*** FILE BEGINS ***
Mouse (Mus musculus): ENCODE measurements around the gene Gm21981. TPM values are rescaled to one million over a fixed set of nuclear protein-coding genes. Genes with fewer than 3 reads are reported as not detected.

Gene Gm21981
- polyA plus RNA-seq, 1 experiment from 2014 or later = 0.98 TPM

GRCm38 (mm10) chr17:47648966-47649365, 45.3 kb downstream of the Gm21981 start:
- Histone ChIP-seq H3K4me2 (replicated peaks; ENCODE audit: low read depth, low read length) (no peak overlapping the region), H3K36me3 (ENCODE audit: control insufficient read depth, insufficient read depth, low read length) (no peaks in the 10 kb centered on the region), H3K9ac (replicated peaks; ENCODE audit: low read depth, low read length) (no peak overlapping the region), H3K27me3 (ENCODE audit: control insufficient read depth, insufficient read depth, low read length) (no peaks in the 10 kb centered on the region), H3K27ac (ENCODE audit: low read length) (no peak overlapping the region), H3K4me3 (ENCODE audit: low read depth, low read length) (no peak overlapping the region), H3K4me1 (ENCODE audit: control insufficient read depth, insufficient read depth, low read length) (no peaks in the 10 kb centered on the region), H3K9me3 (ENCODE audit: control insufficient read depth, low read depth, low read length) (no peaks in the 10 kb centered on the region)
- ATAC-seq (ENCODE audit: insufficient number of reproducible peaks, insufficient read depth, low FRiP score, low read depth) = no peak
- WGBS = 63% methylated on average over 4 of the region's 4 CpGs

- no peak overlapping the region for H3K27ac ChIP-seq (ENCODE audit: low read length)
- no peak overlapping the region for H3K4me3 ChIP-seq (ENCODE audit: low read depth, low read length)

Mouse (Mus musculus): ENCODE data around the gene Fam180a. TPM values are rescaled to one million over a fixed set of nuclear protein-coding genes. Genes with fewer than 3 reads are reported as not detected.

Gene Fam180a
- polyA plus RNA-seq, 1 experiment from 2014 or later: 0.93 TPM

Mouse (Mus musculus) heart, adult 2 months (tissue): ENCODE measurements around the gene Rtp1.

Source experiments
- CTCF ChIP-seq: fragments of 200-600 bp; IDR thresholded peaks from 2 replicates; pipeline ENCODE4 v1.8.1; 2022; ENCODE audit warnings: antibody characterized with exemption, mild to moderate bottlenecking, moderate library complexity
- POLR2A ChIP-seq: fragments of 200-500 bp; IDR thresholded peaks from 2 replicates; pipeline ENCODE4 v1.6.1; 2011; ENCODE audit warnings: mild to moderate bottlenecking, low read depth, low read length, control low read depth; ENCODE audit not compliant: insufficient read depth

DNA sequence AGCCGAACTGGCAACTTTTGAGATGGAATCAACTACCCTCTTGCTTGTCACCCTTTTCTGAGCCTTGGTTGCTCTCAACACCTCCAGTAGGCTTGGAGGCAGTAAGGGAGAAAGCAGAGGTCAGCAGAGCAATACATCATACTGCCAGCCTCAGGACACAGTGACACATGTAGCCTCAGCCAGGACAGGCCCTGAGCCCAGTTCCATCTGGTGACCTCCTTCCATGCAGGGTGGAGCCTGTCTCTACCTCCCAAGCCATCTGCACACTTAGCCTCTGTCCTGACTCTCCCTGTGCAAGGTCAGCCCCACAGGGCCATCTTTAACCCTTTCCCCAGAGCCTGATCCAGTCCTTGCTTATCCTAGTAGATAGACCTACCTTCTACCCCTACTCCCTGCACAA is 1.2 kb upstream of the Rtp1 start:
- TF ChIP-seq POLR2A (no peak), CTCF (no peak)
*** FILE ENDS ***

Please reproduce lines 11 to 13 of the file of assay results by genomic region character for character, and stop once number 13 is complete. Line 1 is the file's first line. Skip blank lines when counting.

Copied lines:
Gene Fam180a
- polyA plus RNA-seq, 1 experiment from 2014 or later: 0.93 TPM

Mouse (Mus musculus) heart, adult 2 months (tissue): ENCODE measurements around the gene Rtp1.